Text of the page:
Femida by Art Interactive
Femida joins the likes of Papers, Please and Headliner: NoviNews in that it simulates both bureaucracy (in this case the criminal justice system) and public perception in a small, politically troubled state.
As a trial simulator set in an unnamed nation that recently went through a bloody revolution, it’s got tons of potential for exploring themes of politics, law and order, crime and vigilantism and all the messy ways they interact with each other.
And it tries. But due to a number of flaws – largely though not exclusively related to the game’s writing and editing – Femida is more frustrating than thought-provoking.
Innocent until Proofread Guilty
For starters, there are plot inconsistencies. Your character is a newly appointed judge, picked through a lottery system. While this largely makes sense within the context of Femida’s post-revolution setting – the lottery system is meant to fill public positions without giving favor to friends and family of either the former or current government – the fact that your very first trial involves the newly deposed dictator is something of a stretch in terms of credibility.
Femida is also full of wild inconsistencies in tone – dry in one spot, almost comedic in another – to the point of distraction.
By far the most distracting element, though, is how poorly edited the game’s text is. While the preamble to each court case is usually well-written, the cases themselves involve a multi-layered branch of questions and answers with various witnesses.
Beyond the fact that they’re riddled with typographical, spelling and grammar errors, the choices and responses can range from complete sentences to random, nearly incomprehensible fragments. It’s beyond a need for proofreading; it feels incomplete, like some sections are finished and others are just bullet points on an outline that were never fully fleshed out.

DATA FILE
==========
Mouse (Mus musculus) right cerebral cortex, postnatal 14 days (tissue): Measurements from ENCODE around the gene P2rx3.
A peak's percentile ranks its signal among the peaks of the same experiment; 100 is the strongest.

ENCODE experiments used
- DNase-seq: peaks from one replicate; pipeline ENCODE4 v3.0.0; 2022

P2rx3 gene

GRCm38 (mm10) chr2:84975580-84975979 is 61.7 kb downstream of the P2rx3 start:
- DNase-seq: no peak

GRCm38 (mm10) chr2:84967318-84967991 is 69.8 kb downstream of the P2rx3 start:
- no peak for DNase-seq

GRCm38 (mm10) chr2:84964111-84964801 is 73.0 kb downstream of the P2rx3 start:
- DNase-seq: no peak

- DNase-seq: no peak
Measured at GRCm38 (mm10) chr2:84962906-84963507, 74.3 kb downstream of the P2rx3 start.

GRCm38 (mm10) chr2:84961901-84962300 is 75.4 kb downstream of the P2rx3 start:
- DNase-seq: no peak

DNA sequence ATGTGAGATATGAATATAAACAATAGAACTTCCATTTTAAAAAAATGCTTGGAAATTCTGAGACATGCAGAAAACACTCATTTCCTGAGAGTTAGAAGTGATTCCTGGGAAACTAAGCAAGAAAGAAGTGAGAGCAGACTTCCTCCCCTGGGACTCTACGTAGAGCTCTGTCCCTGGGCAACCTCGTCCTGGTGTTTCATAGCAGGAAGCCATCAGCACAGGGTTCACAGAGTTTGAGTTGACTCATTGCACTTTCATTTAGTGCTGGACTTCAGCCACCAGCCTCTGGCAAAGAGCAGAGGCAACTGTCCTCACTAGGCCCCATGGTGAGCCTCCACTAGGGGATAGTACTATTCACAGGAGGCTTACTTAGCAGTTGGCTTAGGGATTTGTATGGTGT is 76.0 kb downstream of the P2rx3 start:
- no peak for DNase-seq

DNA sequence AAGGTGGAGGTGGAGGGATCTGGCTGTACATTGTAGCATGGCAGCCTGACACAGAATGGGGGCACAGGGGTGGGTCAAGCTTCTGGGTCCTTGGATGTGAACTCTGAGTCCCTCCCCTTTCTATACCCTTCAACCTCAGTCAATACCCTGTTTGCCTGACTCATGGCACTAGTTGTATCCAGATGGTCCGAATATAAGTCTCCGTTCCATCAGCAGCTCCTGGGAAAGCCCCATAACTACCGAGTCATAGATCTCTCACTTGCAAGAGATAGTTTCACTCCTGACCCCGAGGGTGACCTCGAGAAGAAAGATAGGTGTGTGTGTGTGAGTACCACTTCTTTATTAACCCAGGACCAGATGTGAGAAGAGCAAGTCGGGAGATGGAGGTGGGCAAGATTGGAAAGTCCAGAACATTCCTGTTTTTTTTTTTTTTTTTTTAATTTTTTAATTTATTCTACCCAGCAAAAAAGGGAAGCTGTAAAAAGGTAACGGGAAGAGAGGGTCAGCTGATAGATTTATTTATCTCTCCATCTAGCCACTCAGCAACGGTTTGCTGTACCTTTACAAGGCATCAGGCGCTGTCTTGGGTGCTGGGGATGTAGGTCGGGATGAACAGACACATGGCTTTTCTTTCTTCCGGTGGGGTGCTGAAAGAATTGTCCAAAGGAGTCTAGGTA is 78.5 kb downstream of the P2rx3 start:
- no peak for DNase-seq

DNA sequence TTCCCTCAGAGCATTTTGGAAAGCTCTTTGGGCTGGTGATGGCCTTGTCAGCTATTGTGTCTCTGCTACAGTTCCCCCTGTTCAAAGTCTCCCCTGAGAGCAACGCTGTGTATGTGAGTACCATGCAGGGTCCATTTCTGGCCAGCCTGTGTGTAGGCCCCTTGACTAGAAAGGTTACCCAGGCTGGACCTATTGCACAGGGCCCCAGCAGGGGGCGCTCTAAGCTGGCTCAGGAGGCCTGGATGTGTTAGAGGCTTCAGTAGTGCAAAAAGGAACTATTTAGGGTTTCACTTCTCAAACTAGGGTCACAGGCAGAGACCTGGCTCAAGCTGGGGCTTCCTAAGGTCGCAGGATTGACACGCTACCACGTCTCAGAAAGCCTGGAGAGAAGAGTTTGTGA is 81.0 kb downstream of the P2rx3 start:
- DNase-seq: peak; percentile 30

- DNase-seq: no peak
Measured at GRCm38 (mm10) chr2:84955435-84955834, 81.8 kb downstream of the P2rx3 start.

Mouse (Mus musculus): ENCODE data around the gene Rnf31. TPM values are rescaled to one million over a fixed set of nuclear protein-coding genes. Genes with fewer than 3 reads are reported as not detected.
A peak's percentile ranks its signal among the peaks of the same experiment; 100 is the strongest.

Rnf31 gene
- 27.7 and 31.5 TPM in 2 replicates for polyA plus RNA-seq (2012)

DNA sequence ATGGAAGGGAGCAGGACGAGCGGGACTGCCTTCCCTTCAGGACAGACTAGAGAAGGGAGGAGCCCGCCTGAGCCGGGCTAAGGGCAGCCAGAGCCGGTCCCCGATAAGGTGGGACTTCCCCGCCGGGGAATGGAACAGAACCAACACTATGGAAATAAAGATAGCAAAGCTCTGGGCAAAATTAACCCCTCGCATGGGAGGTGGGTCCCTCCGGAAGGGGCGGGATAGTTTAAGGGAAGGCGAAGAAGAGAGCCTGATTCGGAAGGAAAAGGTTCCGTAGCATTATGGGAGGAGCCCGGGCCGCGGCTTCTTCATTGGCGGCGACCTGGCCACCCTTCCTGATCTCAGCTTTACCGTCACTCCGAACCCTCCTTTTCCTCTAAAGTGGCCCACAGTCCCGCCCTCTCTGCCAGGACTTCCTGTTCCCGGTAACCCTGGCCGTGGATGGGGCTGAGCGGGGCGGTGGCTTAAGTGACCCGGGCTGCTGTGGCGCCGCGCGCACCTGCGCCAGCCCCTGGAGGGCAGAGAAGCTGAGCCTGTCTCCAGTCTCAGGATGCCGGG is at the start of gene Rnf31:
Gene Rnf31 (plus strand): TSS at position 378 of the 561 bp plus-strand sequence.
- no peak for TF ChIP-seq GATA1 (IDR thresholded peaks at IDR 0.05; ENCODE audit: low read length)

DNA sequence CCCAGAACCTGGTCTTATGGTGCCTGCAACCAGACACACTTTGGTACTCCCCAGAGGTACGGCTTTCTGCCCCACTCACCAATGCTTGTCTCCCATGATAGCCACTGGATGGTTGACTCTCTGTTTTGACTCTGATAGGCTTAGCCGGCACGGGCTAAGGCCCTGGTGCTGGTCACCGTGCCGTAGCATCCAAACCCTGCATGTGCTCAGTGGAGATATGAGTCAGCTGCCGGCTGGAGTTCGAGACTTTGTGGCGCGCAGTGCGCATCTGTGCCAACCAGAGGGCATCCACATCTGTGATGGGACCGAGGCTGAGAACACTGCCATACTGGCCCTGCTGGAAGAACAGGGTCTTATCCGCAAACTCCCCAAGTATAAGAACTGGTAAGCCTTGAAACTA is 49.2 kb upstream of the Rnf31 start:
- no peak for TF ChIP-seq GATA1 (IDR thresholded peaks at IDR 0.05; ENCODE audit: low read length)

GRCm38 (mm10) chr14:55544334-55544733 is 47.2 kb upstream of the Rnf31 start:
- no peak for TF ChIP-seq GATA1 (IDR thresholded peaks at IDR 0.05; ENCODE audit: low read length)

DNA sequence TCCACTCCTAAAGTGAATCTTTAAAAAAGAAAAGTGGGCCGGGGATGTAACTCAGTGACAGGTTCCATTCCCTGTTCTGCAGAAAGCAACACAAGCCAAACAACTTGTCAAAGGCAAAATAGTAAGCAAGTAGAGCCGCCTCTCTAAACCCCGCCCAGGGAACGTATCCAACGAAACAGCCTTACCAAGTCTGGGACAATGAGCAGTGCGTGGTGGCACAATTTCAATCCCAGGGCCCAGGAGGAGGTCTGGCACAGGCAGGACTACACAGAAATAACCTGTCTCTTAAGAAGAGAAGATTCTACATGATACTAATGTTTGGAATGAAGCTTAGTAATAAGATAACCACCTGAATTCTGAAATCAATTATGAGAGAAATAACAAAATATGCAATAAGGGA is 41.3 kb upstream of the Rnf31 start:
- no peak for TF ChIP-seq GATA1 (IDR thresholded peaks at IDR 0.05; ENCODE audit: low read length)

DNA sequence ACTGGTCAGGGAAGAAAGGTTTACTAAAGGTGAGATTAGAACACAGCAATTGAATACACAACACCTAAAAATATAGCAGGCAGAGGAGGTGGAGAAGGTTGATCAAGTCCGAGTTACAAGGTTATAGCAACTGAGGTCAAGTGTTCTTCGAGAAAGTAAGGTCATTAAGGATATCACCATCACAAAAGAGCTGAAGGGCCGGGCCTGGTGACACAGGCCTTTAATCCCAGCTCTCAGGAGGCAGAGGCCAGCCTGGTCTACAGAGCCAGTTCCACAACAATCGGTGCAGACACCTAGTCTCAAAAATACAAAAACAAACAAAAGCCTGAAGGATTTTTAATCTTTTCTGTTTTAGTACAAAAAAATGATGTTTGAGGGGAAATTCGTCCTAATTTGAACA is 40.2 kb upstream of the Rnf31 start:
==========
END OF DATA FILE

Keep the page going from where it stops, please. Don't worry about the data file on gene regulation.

Bang the Gavel, Bang Your Head
While the writing issues are the game’s most obvious problems, there are others, as well. Your performance as a judge – and in Femida, judges seem to also have some duties more typically assigned to police departments, like ordering investigations of specific people – hinges partly on what regulations you flout and where you overstep your bounds.
This could lead to some fascinating moral quandaries…if only you had an idea of what the regulations actually were. Instead, you’re left to guess, and the game scores you after each trial and pre-trial phase. If it were that acceptable to just kind of wing it, I’d imagine a lot of law students would have a much easier time passing the Bar.
There’s also a gavel-banging mechanic which requires you to wield your little wooden-justice hammer when the courtroom crowd gets too rowdy, based on a bar that slowly fills.
It’s kind of a fun, silly addition to a game that’s largely text-based, except that it’s easy to ignore that bar, and if it fills all the way up, you’re stuck replaying the whole trial. It would have been so much better if there were also an auditory cue, like a building crowd noise, to serve as an additional indicator.
Justice’s Blind Spots
It’s such an intriguing concept, and Femida could have been a fascinating video game take on the Law and Order formula.
It’s got that “ripped from the headlines” flavor, despite its intentionally generic setting, with cases ranging from political corruption and organized crime to pedophilia and crimes of passion. With its loose, expanded version of judicial powers, it also covers both sides of the criminal justice system: the investigation and the prosecution.
It’s even got a similar soundtrack – one of the game’s few high points – jazzy and minimal and darkly dramatic to the point of verging on camp.
But for a game almost entirely comprised of text-based mechanics, it fails the readability test, and even the most compelling elements of its evolving narrative are a brutal slog to read through. Without at least a few more swipes from a professional editor, Femida is impossible to recommend.
Femida is available via Steam.
Watch the official Femida trailer below: